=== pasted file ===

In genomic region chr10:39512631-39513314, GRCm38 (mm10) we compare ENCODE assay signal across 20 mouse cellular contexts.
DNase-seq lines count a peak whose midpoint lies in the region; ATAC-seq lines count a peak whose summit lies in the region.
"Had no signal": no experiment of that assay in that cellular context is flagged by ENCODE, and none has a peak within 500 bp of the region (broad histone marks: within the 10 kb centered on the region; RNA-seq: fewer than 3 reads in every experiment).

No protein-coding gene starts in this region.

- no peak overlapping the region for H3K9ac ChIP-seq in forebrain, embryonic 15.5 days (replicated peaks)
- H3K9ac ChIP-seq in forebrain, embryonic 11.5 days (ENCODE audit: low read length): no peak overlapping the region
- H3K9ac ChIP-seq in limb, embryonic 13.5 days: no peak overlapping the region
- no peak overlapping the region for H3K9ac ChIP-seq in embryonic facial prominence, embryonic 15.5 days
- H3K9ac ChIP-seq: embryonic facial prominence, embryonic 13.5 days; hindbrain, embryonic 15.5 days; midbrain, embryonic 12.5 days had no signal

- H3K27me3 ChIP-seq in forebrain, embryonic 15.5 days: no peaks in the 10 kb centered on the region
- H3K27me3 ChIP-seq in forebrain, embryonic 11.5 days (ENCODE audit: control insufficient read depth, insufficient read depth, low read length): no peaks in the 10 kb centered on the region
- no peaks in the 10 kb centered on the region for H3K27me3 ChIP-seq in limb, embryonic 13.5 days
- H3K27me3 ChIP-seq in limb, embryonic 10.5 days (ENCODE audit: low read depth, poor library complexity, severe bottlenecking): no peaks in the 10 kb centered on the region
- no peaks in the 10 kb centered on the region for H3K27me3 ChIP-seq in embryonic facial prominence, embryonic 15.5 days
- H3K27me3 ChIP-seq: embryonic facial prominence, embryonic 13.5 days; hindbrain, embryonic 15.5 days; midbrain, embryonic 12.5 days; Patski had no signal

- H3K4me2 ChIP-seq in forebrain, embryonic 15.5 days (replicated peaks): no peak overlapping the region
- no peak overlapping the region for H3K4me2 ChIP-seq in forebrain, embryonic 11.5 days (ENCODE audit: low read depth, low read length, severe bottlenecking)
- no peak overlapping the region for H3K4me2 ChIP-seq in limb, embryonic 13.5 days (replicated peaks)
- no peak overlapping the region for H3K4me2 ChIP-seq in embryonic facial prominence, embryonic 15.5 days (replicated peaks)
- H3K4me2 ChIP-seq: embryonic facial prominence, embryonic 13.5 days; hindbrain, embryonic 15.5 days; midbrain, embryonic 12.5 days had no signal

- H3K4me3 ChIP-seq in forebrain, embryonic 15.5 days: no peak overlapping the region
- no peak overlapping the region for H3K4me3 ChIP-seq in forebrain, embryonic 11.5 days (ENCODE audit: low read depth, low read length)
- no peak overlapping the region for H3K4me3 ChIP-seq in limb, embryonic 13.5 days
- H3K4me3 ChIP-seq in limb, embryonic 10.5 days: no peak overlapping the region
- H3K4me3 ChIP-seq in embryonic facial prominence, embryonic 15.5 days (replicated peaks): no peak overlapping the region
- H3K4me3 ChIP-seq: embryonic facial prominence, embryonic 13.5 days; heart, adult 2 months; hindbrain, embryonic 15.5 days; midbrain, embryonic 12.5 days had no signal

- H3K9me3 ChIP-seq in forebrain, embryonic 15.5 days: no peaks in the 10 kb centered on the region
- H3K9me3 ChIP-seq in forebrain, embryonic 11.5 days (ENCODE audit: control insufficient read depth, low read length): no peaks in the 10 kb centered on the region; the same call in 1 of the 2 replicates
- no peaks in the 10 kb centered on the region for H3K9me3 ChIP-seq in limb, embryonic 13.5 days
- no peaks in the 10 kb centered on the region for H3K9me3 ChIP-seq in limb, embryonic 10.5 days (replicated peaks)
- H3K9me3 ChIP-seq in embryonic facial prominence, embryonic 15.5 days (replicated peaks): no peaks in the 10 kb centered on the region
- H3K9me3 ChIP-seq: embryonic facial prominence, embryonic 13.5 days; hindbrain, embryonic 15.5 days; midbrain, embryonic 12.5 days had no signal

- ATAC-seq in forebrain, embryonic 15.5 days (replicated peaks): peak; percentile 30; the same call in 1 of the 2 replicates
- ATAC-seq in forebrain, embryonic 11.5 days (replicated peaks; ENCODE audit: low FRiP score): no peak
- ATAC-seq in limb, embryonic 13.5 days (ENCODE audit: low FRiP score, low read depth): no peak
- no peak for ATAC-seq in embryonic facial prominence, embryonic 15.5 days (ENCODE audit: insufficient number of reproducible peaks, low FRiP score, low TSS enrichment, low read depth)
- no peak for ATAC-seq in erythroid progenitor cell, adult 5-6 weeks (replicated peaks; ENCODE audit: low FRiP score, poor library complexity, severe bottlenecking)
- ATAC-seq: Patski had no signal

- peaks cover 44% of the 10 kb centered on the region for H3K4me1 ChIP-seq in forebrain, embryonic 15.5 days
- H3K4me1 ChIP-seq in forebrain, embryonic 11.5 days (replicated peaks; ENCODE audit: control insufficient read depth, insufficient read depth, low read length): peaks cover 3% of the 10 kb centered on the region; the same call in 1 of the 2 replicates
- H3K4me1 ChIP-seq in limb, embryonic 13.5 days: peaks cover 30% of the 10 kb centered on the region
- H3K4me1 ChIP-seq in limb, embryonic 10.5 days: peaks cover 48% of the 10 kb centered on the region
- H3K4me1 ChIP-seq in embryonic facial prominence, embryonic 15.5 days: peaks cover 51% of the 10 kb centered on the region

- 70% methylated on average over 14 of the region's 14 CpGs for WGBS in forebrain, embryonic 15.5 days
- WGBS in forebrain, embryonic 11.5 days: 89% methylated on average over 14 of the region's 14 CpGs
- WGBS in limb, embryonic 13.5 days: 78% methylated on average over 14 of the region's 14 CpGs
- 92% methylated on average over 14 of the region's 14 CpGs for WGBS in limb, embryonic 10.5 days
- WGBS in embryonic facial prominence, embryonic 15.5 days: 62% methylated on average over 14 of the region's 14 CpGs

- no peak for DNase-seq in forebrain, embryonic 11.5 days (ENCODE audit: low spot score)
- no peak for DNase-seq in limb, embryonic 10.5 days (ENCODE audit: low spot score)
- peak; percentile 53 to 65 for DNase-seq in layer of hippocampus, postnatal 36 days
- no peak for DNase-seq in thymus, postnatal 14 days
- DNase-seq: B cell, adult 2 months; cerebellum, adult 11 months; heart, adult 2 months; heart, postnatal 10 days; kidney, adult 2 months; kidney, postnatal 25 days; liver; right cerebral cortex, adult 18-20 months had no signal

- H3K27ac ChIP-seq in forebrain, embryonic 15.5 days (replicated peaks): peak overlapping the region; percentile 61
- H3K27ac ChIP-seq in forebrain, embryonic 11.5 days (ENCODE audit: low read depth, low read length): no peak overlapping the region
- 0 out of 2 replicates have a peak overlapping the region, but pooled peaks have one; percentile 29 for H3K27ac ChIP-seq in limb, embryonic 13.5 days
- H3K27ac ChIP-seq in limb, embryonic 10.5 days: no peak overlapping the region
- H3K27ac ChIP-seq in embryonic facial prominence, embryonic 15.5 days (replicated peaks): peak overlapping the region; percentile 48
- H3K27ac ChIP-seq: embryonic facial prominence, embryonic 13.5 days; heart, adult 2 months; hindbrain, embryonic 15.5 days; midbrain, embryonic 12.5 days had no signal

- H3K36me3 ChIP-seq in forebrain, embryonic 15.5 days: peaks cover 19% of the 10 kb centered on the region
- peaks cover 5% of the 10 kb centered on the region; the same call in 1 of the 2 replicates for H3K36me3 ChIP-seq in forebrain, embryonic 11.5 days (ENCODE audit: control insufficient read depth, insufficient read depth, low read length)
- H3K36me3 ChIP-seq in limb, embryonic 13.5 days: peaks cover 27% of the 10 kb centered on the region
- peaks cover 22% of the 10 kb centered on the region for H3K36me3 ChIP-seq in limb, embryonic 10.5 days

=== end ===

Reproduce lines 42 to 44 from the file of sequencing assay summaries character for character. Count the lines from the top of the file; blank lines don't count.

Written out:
- H3K4me1 ChIP-seq in limb, embryonic 10.5 days: peaks cover 48% of the 10 kb centered on the region
- H3K4me1 ChIP-seq in embryonic facial prominence, embryonic 15.5 days: peaks cover 51% of the 10 kb centered on the region

- 70% methylated on average over 14 of the region's 14 CpGs for WGBS in forebrain, embryonic 15.5 days